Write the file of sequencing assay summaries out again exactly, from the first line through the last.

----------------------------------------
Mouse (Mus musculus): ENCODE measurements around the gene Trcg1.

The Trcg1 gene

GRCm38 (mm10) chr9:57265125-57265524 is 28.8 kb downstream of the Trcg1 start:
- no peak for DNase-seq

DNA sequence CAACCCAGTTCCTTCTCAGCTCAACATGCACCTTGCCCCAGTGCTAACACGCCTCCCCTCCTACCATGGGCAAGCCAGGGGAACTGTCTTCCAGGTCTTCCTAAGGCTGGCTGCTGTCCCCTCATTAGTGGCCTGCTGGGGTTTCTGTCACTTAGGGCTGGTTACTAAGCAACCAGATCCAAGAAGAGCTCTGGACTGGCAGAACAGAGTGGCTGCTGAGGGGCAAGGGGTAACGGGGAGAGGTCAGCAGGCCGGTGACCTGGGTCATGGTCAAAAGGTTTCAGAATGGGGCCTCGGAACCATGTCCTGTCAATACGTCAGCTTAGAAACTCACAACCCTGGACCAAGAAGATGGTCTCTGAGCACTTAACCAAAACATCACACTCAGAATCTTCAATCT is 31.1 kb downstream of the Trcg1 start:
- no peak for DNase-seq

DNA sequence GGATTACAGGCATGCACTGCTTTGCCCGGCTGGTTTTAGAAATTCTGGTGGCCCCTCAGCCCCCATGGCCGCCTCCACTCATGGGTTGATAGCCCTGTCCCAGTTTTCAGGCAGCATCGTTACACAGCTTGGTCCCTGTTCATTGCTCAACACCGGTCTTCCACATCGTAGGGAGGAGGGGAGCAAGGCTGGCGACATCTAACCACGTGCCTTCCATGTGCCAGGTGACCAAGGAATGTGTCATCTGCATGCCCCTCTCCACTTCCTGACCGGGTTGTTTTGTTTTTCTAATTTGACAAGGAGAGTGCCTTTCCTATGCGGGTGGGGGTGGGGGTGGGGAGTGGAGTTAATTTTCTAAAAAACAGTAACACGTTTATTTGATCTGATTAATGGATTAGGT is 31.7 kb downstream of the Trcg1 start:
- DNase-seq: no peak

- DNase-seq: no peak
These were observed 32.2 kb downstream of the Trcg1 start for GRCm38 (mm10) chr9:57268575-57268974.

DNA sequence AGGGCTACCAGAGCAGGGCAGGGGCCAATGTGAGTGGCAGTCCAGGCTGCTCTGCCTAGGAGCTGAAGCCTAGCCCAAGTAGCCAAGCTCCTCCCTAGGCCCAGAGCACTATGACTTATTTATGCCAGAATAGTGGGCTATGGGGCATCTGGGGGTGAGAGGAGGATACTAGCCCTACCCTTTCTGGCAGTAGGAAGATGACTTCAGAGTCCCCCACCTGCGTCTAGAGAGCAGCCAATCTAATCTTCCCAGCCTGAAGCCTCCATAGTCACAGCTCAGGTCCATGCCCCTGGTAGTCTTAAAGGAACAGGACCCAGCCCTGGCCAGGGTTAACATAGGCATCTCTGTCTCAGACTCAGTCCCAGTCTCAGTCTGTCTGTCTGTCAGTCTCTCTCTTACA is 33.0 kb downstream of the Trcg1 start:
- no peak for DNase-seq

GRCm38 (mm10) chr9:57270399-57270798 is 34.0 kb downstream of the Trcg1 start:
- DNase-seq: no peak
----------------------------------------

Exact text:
Mouse (Mus musculus): ENCODE measurements around the gene Trcg1.

The Trcg1 gene

GRCm38 (mm10) chr9:57265125-57265524 is 28.8 kb downstream of the Trcg1 start:
- no peak for DNase-seq

DNA sequence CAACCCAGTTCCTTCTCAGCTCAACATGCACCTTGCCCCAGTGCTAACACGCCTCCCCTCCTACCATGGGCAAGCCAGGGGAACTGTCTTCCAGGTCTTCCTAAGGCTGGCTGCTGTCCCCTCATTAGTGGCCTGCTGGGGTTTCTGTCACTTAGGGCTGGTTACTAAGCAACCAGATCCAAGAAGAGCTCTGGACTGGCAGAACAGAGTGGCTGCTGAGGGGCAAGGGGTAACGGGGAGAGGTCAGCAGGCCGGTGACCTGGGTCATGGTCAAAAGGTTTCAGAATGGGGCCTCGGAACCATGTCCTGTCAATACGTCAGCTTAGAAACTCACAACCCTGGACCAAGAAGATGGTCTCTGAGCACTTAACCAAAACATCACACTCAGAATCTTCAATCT is 31.1 kb downstream of the Trcg1 start:
- no peak for DNase-seq

DNA sequence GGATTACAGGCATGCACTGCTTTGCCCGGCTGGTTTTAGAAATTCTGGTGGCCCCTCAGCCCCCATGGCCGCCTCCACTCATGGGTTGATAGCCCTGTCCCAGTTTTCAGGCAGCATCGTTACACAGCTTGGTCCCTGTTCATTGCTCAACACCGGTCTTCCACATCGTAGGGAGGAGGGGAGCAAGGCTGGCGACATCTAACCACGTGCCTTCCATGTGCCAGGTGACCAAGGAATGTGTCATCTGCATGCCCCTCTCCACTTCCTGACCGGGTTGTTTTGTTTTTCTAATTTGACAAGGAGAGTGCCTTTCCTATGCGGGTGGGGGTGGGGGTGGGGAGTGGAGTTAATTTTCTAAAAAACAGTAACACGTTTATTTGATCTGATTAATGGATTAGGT is 31.7 kb downstream of the Trcg1 start:
- DNase-seq: no peak

- DNase-seq: no peak
These were observed 32.2 kb downstream of the Trcg1 start for GRCm38 (mm10) chr9:57268575-57268974.

DNA sequence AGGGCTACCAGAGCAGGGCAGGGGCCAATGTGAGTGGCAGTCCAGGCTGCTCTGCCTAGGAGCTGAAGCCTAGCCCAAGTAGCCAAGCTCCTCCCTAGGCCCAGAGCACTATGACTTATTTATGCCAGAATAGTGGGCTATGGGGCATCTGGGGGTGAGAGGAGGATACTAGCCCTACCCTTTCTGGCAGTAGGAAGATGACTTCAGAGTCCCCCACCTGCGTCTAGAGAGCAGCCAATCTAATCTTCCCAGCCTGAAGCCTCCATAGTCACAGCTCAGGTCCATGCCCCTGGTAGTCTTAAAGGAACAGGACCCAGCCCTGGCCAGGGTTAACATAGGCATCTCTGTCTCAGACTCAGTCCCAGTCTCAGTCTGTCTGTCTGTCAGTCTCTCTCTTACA is 33.0 kb downstream of the Trcg1 start:
- no peak for DNase-seq

GRCm38 (mm10) chr9:57270399-57270798 is 34.0 kb downstream of the Trcg1 start:
- DNase-seq: no peak